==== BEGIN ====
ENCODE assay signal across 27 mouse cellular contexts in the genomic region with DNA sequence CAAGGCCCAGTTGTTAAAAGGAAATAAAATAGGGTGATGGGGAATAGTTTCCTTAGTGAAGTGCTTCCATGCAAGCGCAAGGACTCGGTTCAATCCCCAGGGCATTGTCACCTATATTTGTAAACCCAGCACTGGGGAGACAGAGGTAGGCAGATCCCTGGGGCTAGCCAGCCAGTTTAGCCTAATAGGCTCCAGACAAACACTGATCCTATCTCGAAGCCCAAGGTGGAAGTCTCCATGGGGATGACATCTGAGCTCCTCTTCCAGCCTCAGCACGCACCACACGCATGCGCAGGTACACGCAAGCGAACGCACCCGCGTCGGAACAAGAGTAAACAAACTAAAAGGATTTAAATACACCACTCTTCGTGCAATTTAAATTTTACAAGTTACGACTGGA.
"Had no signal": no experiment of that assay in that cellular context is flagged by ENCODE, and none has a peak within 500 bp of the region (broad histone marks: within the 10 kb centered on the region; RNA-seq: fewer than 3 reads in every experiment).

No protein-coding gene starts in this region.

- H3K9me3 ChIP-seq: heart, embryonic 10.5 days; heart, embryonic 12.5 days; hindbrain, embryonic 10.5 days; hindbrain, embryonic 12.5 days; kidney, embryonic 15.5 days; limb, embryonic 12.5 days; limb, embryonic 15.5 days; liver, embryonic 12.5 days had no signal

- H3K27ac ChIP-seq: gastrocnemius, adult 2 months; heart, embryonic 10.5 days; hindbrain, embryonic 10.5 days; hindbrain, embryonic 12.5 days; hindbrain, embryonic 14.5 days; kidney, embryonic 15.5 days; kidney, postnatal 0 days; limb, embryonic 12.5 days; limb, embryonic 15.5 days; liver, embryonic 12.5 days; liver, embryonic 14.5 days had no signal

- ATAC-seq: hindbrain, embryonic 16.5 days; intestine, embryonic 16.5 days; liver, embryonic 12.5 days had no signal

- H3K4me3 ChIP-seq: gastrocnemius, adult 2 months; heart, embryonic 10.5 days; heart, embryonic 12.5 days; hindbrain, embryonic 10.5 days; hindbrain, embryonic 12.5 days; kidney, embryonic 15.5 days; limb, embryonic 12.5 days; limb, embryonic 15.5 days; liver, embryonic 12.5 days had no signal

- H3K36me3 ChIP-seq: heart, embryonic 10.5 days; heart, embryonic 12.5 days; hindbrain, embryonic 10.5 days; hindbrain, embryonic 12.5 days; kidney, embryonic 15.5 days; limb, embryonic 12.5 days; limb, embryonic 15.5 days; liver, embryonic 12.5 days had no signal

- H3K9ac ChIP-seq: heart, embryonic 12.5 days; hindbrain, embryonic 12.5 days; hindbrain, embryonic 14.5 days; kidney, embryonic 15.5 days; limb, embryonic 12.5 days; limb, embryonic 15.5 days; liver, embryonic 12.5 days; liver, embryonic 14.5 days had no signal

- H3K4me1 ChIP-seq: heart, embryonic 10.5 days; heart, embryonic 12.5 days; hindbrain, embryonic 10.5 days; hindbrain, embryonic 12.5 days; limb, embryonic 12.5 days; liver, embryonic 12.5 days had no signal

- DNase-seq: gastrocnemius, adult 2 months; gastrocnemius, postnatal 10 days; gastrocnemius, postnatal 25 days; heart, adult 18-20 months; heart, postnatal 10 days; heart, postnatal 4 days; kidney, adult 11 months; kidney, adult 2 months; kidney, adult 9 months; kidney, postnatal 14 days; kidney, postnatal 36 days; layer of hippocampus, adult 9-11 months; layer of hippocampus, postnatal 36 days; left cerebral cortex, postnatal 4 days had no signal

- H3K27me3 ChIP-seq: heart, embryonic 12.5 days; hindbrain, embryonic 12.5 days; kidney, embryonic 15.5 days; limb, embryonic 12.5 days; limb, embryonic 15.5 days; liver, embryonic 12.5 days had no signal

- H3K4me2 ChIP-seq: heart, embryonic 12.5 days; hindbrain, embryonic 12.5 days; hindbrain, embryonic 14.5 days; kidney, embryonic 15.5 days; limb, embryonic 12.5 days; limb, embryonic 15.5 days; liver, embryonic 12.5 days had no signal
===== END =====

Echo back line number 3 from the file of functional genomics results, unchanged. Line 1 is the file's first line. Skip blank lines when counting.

No protein-coding gene starts in this region.